Last updated: 28.11.2018
Armenia is packed full of monasteries. It’s one of the main reasons tourists head there. But with so many, it’s hard to fit them all in and even harder trying to pick the best ones. So, check out this quick picture guide of our favourites and pick yours!
1. Sevanavank Monastery
Located on the west shore of Lake Sevan, there’s not that much information on this monastery out there. What we know is that it was built around 874 for ‘naughty’ monks. Monks who had sinned were sent to this monastery. It’s one of the most tourist focused monasteries in Armenia, and for a reason - It’s picture postcard stunning!
2. The Amberd Fortress and monastery
Perched 2,300 metres above sea level and hidden among mountains, the Amberd Fortress and monastery literally means ‘Fortress in the clouds’. The fortress was originally used as a summer home for kings. It was then taken by the Turks, recaptured by the Georgians and Armenians before being destroyed by the Mongols.
3. Haghartsin Monastery
The Haghartsin Monastery is a very short drive from Dilijan. It’s comprised of a number of different churches, intrinsically built and very well looked after. The government is currently refurbishing the entire sight. If you head that way, a 2-minute walk on the road back towards Dilijan you’ll find a view point overlooking the forest - well worth a view.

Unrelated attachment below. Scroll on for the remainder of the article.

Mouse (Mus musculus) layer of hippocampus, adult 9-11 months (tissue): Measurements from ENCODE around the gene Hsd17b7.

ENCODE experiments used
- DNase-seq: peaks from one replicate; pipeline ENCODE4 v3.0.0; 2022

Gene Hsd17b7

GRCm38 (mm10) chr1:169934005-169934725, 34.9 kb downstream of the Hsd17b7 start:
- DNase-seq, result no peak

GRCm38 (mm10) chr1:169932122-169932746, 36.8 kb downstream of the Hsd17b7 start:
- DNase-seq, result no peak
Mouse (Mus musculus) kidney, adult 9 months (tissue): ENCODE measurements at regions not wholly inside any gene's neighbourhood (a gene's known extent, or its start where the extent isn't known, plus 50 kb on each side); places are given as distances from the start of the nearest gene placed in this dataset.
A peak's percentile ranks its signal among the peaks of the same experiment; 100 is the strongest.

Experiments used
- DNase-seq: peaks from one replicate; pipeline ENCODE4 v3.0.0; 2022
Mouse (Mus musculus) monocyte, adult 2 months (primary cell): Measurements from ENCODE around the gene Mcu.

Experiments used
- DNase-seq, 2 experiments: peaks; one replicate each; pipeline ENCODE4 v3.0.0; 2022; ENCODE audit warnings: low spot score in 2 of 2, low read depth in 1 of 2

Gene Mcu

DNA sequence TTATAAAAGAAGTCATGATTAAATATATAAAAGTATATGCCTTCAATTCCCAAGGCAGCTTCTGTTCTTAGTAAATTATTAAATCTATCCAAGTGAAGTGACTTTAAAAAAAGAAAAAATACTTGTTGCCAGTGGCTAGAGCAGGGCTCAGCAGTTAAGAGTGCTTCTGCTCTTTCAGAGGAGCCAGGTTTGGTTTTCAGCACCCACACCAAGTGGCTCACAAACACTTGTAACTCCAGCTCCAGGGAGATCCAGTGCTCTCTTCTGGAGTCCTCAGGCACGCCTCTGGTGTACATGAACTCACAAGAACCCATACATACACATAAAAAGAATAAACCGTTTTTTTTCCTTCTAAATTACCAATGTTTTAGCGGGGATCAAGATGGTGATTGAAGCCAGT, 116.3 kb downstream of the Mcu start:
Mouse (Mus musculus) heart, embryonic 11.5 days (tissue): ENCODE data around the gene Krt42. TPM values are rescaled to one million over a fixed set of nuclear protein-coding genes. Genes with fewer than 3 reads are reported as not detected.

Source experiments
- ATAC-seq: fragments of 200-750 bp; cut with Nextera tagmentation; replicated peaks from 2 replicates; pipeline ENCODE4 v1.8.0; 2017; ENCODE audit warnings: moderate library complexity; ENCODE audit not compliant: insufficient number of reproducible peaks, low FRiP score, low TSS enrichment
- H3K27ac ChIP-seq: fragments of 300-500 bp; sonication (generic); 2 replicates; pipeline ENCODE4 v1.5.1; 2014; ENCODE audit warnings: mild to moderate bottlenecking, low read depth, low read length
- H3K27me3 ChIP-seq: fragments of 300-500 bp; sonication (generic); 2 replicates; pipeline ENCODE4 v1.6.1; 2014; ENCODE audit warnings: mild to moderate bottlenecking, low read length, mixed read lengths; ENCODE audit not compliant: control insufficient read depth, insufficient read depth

4. Khor Virap
Look at any Lonely Planet guide book for Armenia and you’ll see Khor Virap plastered all over the front. It’s visually spectacular because it sits just in front of Turkey’s Mount Ararat (where they believe Noah’s Ark came to rest). It’s famous historically as Gregory the Illuminator was imprisoned there for 13 years.
5. Sanahin Monastery
There’s not much info on Sanahin, neither online or at the actual site. Here’s something incredibly interesting about it though: Sanahin literally means “This one is older than that one” … monastery mind blown, right?
6. Akhtala Monastery
Despite Akhtala being integral in protecting Armenia when it was first constructed, it’s now one of the best-preserved monasteries in Armenia. It’s well frequented by tourists now due to the incredible art work inside.
7. Garni Temple
The Temple of Garni is the only pagan temple left in Armenia. There are no structures left of pre-Christian Armenia and that makes Garni well worth a visit on your monastery exploration. It was built as a shrine to a sun god, but once Armenia became a Christian nation it was turned into a summer house for royalty.
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